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The growing argument for hiring a chief data officer

2nd Dec 2014
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A very crude search of LinkedIn suggests there are somewhere between 50 – 60 people in Chief Data Officers (CDO) positions in the UK.

The role is still an embryonic one across the globe, with most businesses recognising the importance of having a single unit in charge of their data, but struggling to implement a practical strategy for developing one.  

However, this may be about to change, with statistics from Experian stating that 92% of CIOs across the UK are “calling out for a CDO role (92%) to release the data pressures they face and enable a corporate wide approach to data management.”

In the research report, ‘Dawn of the CDO’, Experian interviewed 250 CIOs and 17 CDOs in the UK to establish that 90% of organisations say data is changing the way they do business, and that as a result, CIOs are facing major challenges with volumes of data (44%) and real-time processing (44%).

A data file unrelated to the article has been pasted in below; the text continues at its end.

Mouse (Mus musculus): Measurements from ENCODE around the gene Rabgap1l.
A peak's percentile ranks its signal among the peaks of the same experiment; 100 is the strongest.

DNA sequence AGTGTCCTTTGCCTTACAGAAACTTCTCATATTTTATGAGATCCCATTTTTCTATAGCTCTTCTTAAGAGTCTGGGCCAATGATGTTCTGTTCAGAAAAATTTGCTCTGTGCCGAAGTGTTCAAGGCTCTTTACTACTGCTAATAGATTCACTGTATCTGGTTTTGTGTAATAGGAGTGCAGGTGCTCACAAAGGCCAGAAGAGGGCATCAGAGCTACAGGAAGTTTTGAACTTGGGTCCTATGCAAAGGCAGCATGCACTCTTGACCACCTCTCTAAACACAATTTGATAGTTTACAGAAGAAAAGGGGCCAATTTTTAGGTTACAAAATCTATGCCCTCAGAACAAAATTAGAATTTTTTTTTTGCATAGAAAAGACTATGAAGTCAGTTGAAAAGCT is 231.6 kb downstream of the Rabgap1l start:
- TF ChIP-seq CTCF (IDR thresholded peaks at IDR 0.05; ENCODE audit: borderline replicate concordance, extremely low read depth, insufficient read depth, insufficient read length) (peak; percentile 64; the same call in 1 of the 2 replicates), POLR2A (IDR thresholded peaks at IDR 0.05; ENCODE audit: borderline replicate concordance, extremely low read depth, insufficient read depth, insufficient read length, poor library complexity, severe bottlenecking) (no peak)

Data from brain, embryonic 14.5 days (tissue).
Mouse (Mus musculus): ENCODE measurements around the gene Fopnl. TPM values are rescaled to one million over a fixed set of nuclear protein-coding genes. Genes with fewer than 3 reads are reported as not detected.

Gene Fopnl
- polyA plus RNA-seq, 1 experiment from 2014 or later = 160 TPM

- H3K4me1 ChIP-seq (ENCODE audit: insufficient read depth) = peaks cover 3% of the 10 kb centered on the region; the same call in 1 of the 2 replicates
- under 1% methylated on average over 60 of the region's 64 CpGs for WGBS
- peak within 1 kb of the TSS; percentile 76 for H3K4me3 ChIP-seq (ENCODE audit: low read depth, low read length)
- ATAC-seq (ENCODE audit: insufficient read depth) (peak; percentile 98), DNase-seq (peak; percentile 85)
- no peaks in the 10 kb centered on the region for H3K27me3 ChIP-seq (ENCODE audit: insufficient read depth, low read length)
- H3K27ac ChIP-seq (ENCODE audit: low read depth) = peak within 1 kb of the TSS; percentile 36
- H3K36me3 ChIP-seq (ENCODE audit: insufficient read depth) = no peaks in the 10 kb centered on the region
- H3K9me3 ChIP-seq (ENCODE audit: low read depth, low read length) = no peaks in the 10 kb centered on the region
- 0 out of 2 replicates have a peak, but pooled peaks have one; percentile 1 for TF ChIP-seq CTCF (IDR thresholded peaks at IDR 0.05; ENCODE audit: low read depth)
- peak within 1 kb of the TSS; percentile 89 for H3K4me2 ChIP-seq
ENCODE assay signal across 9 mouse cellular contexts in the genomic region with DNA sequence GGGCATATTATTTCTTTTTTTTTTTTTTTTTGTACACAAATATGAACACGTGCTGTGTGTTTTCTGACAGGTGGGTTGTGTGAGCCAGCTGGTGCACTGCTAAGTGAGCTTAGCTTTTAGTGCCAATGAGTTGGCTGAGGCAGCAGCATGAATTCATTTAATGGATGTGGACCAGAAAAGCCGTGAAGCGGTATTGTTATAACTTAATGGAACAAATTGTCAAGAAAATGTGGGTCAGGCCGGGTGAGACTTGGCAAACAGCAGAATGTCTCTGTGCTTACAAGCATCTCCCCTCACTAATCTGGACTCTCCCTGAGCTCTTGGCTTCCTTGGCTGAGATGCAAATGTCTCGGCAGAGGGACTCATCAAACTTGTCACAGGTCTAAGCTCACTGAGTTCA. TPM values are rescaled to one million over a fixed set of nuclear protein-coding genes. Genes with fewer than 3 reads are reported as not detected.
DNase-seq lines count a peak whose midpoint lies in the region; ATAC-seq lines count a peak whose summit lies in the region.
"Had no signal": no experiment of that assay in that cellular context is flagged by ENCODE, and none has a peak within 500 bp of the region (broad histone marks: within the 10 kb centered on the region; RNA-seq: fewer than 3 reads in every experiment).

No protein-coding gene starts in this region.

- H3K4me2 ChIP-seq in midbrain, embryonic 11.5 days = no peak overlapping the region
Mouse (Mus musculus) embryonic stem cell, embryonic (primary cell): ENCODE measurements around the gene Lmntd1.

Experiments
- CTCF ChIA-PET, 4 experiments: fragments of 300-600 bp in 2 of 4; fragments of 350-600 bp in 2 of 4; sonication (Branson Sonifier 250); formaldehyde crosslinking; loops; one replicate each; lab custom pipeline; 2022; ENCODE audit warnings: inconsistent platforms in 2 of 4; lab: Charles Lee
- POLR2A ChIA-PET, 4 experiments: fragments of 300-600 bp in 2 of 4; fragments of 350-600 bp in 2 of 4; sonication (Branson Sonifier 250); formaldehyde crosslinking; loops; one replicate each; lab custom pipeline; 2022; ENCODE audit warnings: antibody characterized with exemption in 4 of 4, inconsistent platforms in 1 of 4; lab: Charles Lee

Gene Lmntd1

According to Gartner, CIOs are “responsible for planning, choosing, buying and installing a company’s computer and information processing operation”, and “not typically responsible for managing data”.

And with over half (58%) of CIOs expecting the volume of data their organisation needs to manage to increase on average, at a rate of 28%, the need for an executive-level data specialist to take charge of all organisational data is becoming a hotly-debated discussion in boardrooms across the country.

The issue is not resigned to CIOs – marketing departments are also struggling with getting to grips with data volume and active insights.

IDG recently surveyed marketers in the US to gauge what their top data concerns were and found the “difficulty of extracting insights” the top concern (42%). Poor data quality was second (23%), while excessive data, number of data sources, list development time and time spent on admin were also major concerns. 

And for many, the issue is being driven by a lack of any systematic approach to data, something a CDO is likely to bring to an organisation.  

According to research from Teradata, fewer than 10% of companies use their data in a systematic, strategic way. That is expected to change: 71% of marketers plan to implement a big data analytics solution in the next two years.

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